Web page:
Opening a blurry eye, I saw a blurry book in the hands of a blurry mother. Twenty plus score years of caring Shravan Kumar son-hood warned me that she was in her most enthusiastic avatar, and it would be wise if my sleepy self should just pretend to be in a coma. The act lasted, only till she poked that heavy William Dalrymple manuscript in my sides, making me splutter. If visualized, my reaction was just like Saurav Ganguly’s when the fast bowlers bowled one into his ribs – awkward and jumpy.
“Get up! I don’t want to reach late,” the molester whined. I wanted to tell her that Chandni Chowk was not going to run away, it had been standing right where it was for the last two centuries, but I am a good son. Also, she looked a little like Goddess Durga with that trishul, I mean book, raised high in her hands.
Half an hour later, we were in Delhi’s swanky metro, she beaming at everyone from her seat in the ladies’ coach, and me glaring at the wall as one more man stepped on my feet. When we got down from the metro, the crowd helped us reach the exit faster with their helpful shoves and pushes. In chaos, lies India’s comfort.
When we were out of the small alley that connected main Chandni Chowk to the station, we manned the long road like a sailor would the sea. “Ballimaran?” a shopkeeper said when we precisely asked him the same. “Keep going straight and turn left at the third red light. You’ll see the jooti market immediately.”
And just like he said, the shoe market of Ballimaran was right there, at the third left. Tens of shops with their colourful jootis, sandals, slippers dazzled our senses. A paints company’s catalogue itself could not do a better job presenting shades and colours. But our quest was not footwear, it was Mirza Ghalib. Among other things.
The greatest Urdu poet the world has ever known, Mirza Asadullah Khan Ghalib lived in his residence in Gali Qasim Jaan, Ballimaran, Chandni Chowk for the last nine years of his life. In the words of eminent litterateur Ralph Russell, “Had Ghalib written in English, he would have been the greatest poet of all times, amongst all languages.” Arguable surely, but an indicator of how great the man was. Yet, how many people know he lived there. We might be living in the times of the internet, the times of social network, the times of communication at its best, we have been to Chandni Chowk so many times, and yet the house of one of the greatest poets lies unnoticed and unloved.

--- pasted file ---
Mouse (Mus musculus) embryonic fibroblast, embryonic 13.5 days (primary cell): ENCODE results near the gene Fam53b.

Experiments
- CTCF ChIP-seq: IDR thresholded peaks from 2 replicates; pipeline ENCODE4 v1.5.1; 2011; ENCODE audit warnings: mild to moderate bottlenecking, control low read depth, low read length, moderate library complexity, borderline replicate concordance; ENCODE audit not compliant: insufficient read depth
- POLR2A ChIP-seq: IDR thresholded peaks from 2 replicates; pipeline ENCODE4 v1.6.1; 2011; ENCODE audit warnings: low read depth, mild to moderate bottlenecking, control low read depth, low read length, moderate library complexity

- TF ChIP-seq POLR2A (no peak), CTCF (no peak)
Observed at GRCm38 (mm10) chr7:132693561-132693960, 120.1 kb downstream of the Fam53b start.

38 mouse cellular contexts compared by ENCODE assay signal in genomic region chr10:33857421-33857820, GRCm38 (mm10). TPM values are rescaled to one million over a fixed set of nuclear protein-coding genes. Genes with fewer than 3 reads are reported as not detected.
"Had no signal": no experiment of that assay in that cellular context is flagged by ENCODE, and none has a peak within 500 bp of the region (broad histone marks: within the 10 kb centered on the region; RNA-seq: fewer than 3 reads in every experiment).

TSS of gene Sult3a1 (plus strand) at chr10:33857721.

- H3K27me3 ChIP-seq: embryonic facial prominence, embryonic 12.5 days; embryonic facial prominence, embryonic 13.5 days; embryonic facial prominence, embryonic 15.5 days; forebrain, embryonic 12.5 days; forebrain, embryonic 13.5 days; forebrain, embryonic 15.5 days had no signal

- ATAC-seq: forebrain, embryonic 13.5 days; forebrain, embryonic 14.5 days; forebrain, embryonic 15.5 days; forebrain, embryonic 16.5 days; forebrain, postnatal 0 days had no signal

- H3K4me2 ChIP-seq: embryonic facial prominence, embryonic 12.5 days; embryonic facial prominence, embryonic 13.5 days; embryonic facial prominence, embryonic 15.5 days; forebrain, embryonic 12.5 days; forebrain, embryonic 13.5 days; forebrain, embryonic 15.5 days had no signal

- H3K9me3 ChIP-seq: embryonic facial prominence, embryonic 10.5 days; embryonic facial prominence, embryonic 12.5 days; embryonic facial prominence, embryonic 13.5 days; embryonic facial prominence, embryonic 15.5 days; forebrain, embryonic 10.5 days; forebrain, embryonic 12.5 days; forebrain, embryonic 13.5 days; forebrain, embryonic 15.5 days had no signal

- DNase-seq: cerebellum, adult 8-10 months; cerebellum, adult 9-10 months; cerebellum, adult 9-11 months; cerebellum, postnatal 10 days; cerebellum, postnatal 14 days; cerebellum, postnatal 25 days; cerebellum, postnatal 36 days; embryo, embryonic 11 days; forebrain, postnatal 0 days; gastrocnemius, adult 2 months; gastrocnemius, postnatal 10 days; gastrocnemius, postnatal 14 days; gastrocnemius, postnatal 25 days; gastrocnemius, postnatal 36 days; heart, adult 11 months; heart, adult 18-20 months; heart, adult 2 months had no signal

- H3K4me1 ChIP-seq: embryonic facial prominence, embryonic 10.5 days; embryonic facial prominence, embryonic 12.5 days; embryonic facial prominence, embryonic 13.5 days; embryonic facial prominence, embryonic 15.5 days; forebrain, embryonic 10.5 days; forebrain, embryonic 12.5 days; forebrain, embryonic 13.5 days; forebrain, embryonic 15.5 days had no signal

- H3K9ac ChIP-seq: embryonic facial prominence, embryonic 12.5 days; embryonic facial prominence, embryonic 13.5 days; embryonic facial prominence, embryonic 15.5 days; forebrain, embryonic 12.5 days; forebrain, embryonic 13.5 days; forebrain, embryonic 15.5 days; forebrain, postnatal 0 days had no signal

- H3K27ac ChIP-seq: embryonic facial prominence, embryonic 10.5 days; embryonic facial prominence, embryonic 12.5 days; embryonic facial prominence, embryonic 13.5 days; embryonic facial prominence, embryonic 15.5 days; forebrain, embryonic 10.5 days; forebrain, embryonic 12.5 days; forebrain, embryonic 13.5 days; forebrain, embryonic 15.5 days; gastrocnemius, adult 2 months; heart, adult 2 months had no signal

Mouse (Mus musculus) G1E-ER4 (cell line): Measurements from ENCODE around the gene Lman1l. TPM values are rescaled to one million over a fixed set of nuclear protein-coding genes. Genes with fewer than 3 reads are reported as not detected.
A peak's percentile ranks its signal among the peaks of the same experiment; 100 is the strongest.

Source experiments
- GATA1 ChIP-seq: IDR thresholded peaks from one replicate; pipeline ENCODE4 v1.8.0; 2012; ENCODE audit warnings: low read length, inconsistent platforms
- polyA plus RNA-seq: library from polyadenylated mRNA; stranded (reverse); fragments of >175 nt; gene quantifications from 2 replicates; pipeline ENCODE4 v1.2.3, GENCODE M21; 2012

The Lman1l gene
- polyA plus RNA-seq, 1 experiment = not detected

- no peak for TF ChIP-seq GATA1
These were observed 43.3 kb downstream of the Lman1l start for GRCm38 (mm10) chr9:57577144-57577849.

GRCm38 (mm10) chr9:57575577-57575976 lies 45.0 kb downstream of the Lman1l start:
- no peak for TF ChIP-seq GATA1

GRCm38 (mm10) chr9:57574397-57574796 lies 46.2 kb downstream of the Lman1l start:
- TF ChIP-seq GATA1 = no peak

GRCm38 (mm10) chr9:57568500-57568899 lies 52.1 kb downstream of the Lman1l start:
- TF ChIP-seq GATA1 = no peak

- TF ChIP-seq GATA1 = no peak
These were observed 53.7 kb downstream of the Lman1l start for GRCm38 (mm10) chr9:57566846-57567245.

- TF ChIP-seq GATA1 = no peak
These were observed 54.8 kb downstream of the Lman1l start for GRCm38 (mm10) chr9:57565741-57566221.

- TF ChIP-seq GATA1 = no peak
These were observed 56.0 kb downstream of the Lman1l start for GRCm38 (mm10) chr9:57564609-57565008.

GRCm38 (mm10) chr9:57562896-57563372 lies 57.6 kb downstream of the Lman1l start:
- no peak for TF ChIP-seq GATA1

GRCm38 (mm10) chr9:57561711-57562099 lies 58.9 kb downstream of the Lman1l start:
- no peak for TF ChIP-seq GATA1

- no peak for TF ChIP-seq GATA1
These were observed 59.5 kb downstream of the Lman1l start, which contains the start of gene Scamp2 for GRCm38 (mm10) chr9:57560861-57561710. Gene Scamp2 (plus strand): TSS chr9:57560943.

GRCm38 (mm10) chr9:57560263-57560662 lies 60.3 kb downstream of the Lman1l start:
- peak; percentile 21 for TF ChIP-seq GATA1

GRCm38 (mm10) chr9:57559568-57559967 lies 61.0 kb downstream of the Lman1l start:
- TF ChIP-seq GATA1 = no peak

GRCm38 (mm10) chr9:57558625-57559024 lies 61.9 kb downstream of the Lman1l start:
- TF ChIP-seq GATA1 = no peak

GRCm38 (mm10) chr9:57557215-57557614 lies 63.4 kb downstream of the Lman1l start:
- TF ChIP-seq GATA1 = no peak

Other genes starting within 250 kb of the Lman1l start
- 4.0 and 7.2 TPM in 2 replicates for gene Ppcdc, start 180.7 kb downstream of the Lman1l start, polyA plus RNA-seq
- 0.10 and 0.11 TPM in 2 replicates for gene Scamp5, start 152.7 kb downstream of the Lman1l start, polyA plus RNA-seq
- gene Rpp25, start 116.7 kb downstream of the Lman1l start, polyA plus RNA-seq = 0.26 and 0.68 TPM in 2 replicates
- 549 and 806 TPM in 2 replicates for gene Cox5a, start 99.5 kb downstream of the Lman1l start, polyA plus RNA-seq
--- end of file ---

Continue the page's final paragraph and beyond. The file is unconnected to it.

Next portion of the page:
A modest museum, the house has a small bust of Ghalib, two of his preserved books, an old shatranj (chess) board and insensitively, an Airtel PCO. The walls are decorated with his quotes, and one wall has a fantastic life-size painting of him smoking a hookah.
“One of my dreams has come true today,” mum declared when we came out of the house. I guess I now know where my filmy streak stems from.
“Right, next we head for Saint Stephen’s Church,” she said referring to the notes she took from her Dalrymple. I flagged down a cycle rickshaw, and as the man weaved us in and out of the crawling traffic, the sweat shone on his muscled legs. Yet, he sang, to the street perhaps, and whistled at his comrades as we covered one metre after another, and only then could I realize the breeze that touched my face.
Also known as Fatehpuri Church, the red edifice of St. Stephen’s Church was built in 1867 and is the only church in the city where service is conducted in Urdu. It stands as a memorial to the British soldiers that died during the famous first mutiny for Indian independence. A diamond shaped signboard outside the building read “Number 29, Heritage Building”.
We then backtracked our way to Fatehpuri Mosque. On our way, we crossed Number 27 – “Dharamshala Rai Sahib Lala Laxmi Narayan”. In the midst of all the shops, it is easy to miss these heritage buildings even with their signboards, and we weren’t surprised when the shopkeepers had no clue about them when we asked. I tried to photograph the dharamshala but the entangled low-hanging, teeming electric lines running across the street would not help my cause.
The mosque was, just as all mosques, emanating a sense of peace. It stood at one end of the Chandni Chowk street, directly opposite and rivalling the building at the other end - the Red Fort. When we went inside, it was as if we had entered another world, another era. One that moved at its own pace, unhurried, unfettered. Men sat in circles, talking and smiling. A Maulvi read from his book in a small room full of cushions, the ceiling fan clucking noisily. I did not do much, except for clicking photographs, but a sense of rest swept through me as I came out. While looking back to take a parting photograph of the building, I saw the clock at the top. It had no second or minute hands on it. Fitting, I think, for time really stands still in these parts.
Six hours from when we had started out, we were back in the metro. I scanned through the photographs, at the jooti market, at Parathe Wali Gali where we had had our lunch, and the famous terrace in the Gadodia Spice Market from where you can see all of Chandni Chowk, the Red Fort and the Jama Masjid.
Through the crowd of men, I tried to look at mum, sitting in the nearby ladies compartment. Catching my eye, she waved out exuberantly. Twenty plus score years of caring Shravan Kumar son-hood warned me that she was in her most enthusiastic avatar, and it would be wise if my sleepy self should just pretend to be in a coma…